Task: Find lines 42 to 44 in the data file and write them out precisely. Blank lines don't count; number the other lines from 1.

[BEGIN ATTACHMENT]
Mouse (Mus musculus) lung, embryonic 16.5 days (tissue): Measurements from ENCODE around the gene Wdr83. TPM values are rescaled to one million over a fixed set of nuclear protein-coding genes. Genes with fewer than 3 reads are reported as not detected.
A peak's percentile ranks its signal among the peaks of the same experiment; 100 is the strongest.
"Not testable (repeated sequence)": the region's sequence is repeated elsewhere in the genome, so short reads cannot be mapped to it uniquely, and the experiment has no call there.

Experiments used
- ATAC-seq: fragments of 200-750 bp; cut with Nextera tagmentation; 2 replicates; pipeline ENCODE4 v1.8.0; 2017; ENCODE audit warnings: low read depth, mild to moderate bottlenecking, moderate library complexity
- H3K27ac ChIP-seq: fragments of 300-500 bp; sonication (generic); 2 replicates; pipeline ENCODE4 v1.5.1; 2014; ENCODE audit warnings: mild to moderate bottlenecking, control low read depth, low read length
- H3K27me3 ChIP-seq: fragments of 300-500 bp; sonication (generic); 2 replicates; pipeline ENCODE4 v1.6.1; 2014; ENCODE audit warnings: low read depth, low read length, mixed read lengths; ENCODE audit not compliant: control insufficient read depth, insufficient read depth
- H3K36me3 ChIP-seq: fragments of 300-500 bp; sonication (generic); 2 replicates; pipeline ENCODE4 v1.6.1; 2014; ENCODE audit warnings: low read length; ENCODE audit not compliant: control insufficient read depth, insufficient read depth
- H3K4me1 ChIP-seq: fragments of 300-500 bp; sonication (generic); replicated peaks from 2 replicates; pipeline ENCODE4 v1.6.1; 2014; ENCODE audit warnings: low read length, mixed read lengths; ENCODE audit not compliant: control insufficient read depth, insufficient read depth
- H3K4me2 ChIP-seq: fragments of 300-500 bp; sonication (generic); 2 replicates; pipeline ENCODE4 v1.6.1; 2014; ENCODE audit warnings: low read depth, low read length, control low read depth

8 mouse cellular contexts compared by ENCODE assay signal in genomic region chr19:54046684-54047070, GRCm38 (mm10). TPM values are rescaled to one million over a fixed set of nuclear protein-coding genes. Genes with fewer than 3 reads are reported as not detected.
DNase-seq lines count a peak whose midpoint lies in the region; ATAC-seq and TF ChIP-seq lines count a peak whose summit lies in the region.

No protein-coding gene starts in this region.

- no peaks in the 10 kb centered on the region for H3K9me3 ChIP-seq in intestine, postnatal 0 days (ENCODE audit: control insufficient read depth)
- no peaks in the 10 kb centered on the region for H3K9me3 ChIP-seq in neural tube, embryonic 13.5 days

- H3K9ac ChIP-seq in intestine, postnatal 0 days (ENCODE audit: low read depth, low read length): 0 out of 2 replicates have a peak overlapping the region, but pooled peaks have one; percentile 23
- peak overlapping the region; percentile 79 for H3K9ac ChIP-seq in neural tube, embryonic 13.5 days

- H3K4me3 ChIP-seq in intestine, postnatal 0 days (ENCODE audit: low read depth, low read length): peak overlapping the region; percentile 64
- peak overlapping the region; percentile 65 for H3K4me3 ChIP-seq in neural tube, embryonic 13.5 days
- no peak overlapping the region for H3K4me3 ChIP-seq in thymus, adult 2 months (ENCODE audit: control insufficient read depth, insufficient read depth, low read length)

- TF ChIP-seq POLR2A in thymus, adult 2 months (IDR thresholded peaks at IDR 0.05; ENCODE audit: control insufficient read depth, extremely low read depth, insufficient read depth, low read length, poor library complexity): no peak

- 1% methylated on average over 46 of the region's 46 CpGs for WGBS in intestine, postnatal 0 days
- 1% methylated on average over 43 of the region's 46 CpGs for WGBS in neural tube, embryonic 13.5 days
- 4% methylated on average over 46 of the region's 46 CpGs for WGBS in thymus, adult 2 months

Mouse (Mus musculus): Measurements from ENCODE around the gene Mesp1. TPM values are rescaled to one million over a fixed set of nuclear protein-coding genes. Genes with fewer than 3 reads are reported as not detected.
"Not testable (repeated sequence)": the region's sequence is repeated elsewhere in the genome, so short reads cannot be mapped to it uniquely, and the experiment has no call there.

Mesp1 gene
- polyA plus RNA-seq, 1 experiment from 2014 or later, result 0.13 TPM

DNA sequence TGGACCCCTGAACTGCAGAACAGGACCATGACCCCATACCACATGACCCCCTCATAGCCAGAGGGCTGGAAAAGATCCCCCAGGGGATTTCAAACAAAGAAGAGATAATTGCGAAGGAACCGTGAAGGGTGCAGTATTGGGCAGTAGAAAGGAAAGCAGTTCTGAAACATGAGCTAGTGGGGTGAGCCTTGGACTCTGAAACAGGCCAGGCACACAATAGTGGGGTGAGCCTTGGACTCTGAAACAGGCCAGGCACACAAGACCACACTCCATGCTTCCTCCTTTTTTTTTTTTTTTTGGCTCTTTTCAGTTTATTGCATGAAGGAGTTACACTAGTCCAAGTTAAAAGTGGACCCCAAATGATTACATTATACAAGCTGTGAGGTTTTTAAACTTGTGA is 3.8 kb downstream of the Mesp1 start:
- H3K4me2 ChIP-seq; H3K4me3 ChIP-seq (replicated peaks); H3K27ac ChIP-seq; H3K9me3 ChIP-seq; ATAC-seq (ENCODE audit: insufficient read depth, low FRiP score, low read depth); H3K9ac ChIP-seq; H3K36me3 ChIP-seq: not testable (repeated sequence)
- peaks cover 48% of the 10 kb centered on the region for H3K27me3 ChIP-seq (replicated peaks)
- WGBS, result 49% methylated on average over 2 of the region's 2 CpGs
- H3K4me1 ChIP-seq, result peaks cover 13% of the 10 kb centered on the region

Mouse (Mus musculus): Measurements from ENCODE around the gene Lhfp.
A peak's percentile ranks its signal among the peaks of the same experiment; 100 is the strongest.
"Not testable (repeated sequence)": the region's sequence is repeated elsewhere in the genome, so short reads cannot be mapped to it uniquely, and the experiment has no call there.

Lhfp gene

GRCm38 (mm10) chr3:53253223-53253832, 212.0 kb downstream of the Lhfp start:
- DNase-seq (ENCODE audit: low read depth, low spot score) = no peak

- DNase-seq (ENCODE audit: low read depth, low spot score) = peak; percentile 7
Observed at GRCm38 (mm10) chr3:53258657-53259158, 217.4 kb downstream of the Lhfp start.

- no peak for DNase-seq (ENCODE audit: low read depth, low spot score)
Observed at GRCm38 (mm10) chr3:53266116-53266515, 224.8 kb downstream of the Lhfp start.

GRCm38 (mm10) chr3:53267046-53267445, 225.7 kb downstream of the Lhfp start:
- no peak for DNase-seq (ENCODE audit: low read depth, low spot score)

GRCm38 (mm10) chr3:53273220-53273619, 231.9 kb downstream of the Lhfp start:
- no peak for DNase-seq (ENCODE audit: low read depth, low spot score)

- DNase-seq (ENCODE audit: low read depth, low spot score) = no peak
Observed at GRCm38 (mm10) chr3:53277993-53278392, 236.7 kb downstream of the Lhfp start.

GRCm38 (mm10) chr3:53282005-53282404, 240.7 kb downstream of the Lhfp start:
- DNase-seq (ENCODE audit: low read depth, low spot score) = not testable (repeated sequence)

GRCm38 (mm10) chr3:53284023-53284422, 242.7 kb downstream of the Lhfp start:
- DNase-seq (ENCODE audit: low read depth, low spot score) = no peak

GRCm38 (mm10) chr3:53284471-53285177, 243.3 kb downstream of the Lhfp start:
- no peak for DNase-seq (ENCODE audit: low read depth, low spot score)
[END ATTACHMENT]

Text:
- no peak for DNase-seq (ENCODE audit: low read depth, low spot score)
Observed at GRCm38 (mm10) chr3:53266116-53266515, 224.8 kb downstream of the Lhfp start.

GRCm38 (mm10) chr3:53267046-53267445, 225.7 kb downstream of the Lhfp start: